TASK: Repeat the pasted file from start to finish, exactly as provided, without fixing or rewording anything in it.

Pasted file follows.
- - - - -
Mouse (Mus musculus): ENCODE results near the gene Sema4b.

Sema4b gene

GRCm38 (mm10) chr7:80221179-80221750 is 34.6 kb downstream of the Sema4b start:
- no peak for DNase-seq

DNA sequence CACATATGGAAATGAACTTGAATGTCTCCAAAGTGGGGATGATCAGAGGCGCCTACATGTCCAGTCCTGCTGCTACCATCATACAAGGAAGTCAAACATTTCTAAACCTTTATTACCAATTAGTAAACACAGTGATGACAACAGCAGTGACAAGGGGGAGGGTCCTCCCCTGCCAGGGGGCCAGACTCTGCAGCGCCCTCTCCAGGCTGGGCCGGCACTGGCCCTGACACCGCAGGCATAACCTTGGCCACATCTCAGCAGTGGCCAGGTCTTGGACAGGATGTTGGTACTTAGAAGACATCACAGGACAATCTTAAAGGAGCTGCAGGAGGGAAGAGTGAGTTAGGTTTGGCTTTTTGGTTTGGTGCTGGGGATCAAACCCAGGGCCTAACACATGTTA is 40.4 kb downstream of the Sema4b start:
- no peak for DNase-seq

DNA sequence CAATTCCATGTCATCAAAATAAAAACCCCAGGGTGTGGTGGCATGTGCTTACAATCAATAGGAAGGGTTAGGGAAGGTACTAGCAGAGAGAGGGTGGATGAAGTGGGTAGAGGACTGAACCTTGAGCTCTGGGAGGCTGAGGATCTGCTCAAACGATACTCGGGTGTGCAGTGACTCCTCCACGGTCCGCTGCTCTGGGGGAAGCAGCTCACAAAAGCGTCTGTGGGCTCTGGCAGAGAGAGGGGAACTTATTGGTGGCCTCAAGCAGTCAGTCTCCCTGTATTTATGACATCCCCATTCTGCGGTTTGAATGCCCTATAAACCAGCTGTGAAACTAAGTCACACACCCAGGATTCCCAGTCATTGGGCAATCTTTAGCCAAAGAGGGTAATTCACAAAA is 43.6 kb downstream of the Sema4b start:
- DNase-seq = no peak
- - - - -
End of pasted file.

Mouse (Mus musculus): ENCODE results near the gene Sema4b.

Sema4b gene

GRCm38 (mm10) chr7:80221179-80221750 is 34.6 kb downstream of the Sema4b start:
- no peak for DNase-seq

DNA sequence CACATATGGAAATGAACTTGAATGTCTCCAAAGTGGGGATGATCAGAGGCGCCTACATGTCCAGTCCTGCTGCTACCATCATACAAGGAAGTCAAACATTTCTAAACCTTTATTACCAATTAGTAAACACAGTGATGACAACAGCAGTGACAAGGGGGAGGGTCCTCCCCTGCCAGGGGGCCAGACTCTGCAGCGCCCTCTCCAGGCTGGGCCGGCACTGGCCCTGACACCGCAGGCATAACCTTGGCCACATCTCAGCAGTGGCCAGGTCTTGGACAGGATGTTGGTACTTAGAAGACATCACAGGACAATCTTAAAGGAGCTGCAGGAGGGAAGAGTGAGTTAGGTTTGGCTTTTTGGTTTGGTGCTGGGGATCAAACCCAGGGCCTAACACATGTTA is 40.4 kb downstream of the Sema4b start:
- no peak for DNase-seq

DNA sequence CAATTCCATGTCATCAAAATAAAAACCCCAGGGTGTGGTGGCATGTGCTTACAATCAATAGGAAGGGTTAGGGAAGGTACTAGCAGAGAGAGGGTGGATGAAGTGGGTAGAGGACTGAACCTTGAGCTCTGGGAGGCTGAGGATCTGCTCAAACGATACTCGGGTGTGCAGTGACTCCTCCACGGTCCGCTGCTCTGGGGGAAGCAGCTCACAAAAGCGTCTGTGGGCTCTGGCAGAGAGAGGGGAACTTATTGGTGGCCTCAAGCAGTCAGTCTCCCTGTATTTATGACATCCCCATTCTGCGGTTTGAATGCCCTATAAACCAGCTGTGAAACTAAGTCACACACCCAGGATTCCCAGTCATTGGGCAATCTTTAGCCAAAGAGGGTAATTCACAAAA is 43.6 kb downstream of the Sema4b start:
- DNase-seq = no peak